Some of the country’s major achievements since independence in 1990 have been the restructuring and re-orientation of the health sector in line with the Primary Health Care (PHC) approach, which brought health services closer to the population; the highly successful roll-out of antiretroviral therapy (ART) from 2002; the stabilization HIV/AIDS prevalence rates - dropping from 22% in 2002 to 18.8 in 2010 (MoHSS, November 2010) - and the eradication of malaria, with Namibia now on track for elimination. (MoHSS and UNAIDS, June 2011; MoHSS, 2008). TB has also shown a significant decline in recent years.
However, more is needed to bring the burden of these priority diseases to a level where they will not constitute a major public health problem in the country. In addition, non-communicable diseases (NCDs) are emerging as important causes of morbidity and mortality. Although community-based survey data on NCDs is limited, health facility statistics indicate hypertension, diabetes and cancer as important health problems among adults. Also, Namibia is not on track to achieve the MDG 4 target of reducing the under-five mortality rate by two thirds, between 1990 and 2015. There is an urgent need for improved maternal, neonatal and infant care, which have now become high priorities for the Government. (WHO Namibia, 2011).
According to the National Health Policy Framework 2010-2020, ‘Quality of care is and will be a pivotal dimension of all health services’. Despite favourable consumer surveys (MoHSS, 2008) the MoHSS recognises that service quality must be improved at all levels, especially in primary health care, obstetric care and ambulance services (MoHSS, July 2010). The referral system is weak and there are equipment shortages, and as a result there is no continuity of care, largely due to lack of transport. Outreach and mobile services are not functioning optimally for the same reason. (WHO, 2010)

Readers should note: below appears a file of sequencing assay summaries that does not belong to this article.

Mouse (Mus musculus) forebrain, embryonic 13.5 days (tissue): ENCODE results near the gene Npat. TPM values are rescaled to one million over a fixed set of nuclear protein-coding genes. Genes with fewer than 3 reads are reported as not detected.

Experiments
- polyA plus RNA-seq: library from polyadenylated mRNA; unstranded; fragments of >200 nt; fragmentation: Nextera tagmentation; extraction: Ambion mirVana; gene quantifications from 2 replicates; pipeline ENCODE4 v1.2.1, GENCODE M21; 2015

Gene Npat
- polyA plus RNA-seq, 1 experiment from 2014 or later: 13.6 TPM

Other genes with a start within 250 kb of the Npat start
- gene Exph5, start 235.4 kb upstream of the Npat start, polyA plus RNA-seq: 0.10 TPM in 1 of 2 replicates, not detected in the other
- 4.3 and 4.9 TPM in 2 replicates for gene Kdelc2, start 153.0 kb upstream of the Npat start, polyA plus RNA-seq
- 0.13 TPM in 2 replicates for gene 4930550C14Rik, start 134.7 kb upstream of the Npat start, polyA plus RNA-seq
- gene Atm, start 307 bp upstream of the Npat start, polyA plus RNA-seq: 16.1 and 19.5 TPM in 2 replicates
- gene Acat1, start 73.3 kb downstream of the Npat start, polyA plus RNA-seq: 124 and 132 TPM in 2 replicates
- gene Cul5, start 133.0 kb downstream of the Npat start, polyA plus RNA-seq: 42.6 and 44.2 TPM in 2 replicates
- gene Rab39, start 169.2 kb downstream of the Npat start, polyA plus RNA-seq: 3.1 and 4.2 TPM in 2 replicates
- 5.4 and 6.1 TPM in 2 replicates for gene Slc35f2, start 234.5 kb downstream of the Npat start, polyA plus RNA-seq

There is notable dissatisfaction with attitudes of staff, opening hours of facilities, language barriers and lack of access for people with disabilities. (MoHSS, 2008) While quality of care is generally accepted to be much higher in private facilities, no specific data is available.
A 2004 study of the technical efficiency of public sector district hospitals revealed significant amounts of inefficiency that are attributable to both pure technical and scale inefficiency and the possibility of reaping substantial efficiency gains. It pointed to the need for efficiency measures to be instituted and pursued vigorously in order to redress past inequities in access to healthcare. (MoHSS, 2004) Another study is required in order to assess progress on the implementation of these measures.
As identified in the 2008 Health and Social Systems Review (HSSR) and the 2006/07 Namibia Demographic and Health Survey (NDHS), major health challenges such as increasing maternal mortality could be attributed to certain weaknesses in the health system, such as:
- inadequate human resources and institutional capacity gaps at leadership level;
- lack of stewardship and coordination of multiple partners;
- duplication of structures and functions at all levels;
- multiple information systems;
- limited integration of programmes and interventions;
- outdated policies and strategies for linkages between formal structures and communities. (WHO, 2010).
The MOHSS is committed to improvements in all these areas and is currently working on several reforms, such as: restructuring the MoHSS; systems integration; improved NHA; and implementing the Health Extension Workers Strategy.
General overview and systemic outcomes
Priorities and ways forward
Endnotes: References, sources, methods, abbreviations, etc.
- ↑ Everybody’s business. Strengthening health systems to improve health outcomes. WHO’s framework for action (pdf 843.33kb). Geneva, World Health Organization, 2007
- ↑ The world health report 2000. Health systems: improving performance (pdf 1.65Mb). Geneva, World Health Organization, 2000
- ↑ The world medicines situation (pdf 1.03Mb). Geneva, World Health Organization, 2004